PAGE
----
Buy In

In my experiences as an athlete and a strength coach, I’ve come across tons of great people that truly want to put in the work that’s going to get them better and help them reach their goals. On the other hand, there’s always the occasional person who knows everything. Yeah, all you coaches know what I’m talking about. That person that’s always making a funny face and rolling their eyes when you tell them to do something. They’re always questioning your ways and they’re just NOT convinced that this is the program for them. They know all they need to do is run with three parachutes attached to them because they saw a video Adrian Peterson doing it on the internet. That’s the key. It makes so much sense. Buckle up as many parachutes and as you can and run against the wind. You’ll get jacked. It’s perfect resistance training for athletes. AP does it and look at him; he’s a freak athlete and one of the best football players in the NFL.

Please understand that I’m not knocking resistance training with a parachute. The point I’m making is that just because you saw someone successful do something on YouTube, that doesn’t mean you should dedicate your life to it and that everything else is wrong.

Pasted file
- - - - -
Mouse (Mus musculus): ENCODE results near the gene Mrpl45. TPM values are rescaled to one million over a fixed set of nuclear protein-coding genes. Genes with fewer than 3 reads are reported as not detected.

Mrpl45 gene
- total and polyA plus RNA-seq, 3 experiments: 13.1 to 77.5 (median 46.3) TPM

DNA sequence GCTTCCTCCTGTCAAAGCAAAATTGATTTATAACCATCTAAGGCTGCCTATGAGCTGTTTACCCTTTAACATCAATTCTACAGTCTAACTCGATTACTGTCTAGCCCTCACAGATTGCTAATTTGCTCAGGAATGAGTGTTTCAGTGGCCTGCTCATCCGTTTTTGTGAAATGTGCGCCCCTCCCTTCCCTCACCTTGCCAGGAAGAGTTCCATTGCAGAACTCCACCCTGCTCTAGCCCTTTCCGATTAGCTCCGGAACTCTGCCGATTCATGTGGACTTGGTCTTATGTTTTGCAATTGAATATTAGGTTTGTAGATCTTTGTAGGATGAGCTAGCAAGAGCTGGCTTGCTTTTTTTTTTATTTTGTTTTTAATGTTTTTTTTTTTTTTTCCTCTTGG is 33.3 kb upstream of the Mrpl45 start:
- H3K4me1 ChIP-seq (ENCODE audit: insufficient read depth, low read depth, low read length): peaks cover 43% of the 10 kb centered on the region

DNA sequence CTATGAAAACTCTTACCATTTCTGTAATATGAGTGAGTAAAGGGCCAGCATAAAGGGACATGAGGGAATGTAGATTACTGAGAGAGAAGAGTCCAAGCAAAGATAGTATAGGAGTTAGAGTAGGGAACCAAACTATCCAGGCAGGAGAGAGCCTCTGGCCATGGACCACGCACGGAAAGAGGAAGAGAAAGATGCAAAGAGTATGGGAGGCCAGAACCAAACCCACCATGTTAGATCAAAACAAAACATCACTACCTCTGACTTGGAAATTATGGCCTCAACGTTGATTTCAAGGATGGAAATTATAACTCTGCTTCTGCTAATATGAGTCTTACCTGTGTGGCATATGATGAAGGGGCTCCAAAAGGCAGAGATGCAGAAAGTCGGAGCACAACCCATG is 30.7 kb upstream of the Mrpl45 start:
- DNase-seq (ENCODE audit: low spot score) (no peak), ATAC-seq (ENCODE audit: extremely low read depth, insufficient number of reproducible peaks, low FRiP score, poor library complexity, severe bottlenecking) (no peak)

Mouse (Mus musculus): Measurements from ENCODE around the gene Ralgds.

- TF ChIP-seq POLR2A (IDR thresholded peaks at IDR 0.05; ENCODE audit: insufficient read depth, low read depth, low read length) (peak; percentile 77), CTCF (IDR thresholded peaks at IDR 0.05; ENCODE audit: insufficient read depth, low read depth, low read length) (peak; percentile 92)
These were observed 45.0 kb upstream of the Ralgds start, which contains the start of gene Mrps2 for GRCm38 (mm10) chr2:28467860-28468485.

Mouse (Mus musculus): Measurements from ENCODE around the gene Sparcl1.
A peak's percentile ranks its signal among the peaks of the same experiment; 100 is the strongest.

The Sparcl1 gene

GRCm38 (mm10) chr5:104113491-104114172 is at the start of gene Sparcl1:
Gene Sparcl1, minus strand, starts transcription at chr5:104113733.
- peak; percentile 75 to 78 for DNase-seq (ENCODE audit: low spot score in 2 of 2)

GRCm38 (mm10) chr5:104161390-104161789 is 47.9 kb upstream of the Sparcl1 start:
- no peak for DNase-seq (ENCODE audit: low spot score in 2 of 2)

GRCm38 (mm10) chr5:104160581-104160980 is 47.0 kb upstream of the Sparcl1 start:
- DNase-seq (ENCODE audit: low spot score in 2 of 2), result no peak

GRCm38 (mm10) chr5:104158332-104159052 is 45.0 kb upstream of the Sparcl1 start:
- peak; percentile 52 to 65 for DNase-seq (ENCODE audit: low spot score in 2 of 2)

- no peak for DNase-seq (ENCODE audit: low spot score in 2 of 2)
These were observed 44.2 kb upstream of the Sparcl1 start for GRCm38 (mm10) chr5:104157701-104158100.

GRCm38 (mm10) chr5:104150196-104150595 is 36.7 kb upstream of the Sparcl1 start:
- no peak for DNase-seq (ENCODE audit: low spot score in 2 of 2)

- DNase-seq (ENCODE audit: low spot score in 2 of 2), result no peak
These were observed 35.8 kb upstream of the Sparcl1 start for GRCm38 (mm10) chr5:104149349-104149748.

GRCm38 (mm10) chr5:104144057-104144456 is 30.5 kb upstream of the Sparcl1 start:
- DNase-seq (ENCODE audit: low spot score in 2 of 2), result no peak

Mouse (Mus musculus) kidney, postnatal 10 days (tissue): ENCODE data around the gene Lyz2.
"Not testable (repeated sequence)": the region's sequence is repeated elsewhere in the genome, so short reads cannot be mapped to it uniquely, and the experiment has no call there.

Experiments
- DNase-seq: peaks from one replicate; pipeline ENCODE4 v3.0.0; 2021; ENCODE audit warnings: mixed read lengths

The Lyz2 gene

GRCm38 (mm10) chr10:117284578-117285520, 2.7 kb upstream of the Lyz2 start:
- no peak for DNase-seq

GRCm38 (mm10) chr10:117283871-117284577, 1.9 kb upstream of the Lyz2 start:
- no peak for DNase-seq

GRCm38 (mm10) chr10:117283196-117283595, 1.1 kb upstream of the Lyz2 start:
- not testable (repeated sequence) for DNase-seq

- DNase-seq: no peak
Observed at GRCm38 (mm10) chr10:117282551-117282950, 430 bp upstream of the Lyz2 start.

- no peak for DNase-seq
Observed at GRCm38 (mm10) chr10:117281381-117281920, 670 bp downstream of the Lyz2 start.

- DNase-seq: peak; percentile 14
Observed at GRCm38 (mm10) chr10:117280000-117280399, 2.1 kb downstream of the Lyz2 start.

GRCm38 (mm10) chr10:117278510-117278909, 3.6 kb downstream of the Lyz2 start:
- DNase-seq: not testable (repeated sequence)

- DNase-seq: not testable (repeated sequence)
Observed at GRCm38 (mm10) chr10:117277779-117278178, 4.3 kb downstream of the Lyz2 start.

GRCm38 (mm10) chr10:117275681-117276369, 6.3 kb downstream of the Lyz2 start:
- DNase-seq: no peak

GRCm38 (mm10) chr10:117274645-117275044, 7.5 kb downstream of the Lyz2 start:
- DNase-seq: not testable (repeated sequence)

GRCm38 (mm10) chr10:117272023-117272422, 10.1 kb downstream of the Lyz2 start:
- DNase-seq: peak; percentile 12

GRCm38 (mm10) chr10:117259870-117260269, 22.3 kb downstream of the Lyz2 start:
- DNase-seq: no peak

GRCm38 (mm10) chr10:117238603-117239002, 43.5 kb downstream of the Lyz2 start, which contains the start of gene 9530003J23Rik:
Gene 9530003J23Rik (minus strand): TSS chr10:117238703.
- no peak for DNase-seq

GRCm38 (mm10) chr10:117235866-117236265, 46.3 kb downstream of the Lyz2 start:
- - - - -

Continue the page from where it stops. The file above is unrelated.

Mune Calculating

Listen to your coach and put 100% into what they say. You don’t control the program, reps, sets, etc. The only thing you control is your effort and your attitude. Leave everything else up to the coach.

Let the coach/trainer do their job. You’re going to a specialist to get better and their job is to create a program that’s going to help you reach your goals. Their job is NOT trying to convince you that their program works. Quit wasting their time.

Buy In! Put your head down and go to work! You have to be completely bought into the program to get the best out of it. Every one of the know-it-alls will fall short of the expected benefits that everyone else will receive.

I guarantee, if you buy in to any program whether you think it’s good or not, you will get some noticeable results out of it. Instead of worrying about what you’re doing, you should be worried about how much effort you’re putting into what you’re doing.


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